After identifying how your organization impacts society, we must involve the entire executive level, so that it is clear for them what ESG is, since adopting strategies in that area directly impacts the entire strategic planning of the company.
When looking for guidance on these actions, companies can sign the UN Global Compact, thus committing themselves to Sustainable Development Goals (SDGs). SDGs are placed in several areas, and companies can prioritize which objectives can be best met based on their performance. You can also make use of a free online tool that helps your company find its way through this process.
Lastly, when getting ready for the kick-off in ESG strategies, companies can set up a Committee on the topic, with people from different areas, whose mission will be to think of concrete actions, in addition to encouraging the entire company to reflect on and incorporate this strategy into their culture.
In CI&T's experience, looking inside was fundamental for the company's results in ESG. According to Ana Paula Fraga, CI&T's Diversity and Inclusion Manager, “Doing this [looking inside], companies already discover that they have initiatives and values linked to ESG, perhaps not robust practices or large programs, but values that are aligned with the contribution to society, the world and people”, she says.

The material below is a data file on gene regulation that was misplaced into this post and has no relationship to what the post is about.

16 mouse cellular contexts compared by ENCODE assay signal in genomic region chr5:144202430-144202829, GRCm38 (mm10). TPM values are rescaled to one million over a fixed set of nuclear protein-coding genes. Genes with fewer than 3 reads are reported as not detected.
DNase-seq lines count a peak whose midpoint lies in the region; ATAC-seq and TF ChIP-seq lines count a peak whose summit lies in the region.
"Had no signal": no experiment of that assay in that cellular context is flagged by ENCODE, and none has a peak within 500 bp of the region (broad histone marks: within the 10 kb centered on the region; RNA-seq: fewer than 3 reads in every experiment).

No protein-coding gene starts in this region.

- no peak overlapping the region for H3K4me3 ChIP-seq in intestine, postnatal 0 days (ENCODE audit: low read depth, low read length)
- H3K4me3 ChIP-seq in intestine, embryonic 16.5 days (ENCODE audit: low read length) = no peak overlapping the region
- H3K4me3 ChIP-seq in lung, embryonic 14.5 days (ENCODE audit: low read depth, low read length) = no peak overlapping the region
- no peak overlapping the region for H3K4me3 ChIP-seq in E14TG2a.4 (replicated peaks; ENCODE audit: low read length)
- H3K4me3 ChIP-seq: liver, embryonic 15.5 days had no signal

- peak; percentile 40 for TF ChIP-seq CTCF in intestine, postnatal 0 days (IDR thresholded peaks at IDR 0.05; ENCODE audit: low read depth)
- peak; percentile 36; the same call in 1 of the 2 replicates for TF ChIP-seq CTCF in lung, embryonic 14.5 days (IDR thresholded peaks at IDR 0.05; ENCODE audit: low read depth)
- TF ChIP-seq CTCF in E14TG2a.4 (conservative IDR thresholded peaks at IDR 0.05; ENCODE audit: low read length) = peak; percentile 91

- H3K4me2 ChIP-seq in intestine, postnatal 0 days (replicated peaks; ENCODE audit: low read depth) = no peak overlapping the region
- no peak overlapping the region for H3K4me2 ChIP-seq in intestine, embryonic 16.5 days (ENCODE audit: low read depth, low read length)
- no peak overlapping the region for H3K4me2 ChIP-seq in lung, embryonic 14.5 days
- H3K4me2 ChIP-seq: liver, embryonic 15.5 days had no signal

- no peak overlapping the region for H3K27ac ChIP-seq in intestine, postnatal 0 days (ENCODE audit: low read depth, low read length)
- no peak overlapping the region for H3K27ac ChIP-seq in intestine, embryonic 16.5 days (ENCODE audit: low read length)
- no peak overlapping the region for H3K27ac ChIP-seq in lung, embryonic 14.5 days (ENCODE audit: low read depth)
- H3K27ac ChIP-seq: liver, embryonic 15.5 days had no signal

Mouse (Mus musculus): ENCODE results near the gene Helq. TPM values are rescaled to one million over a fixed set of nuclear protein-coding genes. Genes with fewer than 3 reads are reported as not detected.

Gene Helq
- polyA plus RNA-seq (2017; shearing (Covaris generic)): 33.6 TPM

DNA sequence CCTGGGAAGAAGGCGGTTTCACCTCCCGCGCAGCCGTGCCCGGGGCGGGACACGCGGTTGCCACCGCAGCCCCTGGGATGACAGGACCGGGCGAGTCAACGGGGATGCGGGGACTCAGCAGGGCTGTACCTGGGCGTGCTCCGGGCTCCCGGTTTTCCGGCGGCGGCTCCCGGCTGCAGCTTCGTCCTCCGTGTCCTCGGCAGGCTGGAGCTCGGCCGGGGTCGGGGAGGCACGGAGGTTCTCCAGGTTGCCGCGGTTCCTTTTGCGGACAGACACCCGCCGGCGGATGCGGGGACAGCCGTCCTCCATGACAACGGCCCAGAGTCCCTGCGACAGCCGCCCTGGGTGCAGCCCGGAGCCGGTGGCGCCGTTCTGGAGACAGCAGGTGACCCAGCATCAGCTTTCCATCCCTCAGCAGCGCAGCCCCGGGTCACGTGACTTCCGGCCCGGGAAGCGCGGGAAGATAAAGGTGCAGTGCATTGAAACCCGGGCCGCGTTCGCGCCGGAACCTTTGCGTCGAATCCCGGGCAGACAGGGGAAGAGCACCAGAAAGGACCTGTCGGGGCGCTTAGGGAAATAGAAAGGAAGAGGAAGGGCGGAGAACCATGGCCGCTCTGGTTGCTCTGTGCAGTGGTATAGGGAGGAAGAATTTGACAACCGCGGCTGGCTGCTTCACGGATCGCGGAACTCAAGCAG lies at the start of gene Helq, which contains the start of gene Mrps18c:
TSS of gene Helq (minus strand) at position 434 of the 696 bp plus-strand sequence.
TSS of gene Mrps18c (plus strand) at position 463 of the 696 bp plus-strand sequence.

Once the company notices the importance of the topic, it is only a matter of time before it shifts to other perceptions: “noticing the gap of women in the technology area, for example, led us to notice the gap of other groups, such as people black”. This critical look inward, far from being treated with guilt, is taken through the responsibility for the transformation.
says Ana Paula
“One of the first proposals after this connection was the creation of a CENSUS, to see the main challenges, gaps, even a diagnosis of our current situation.”, concludes Ana, giving a hint on how to get started on the subject.
After going through this great amount of information, you and your company are closer to building clear strategies for your future, while adding environmental and social responsibility to your next move. Every journey is packed with learning, and luckily we can always find others to exchange experiences with.
Learn more about our ESG practices.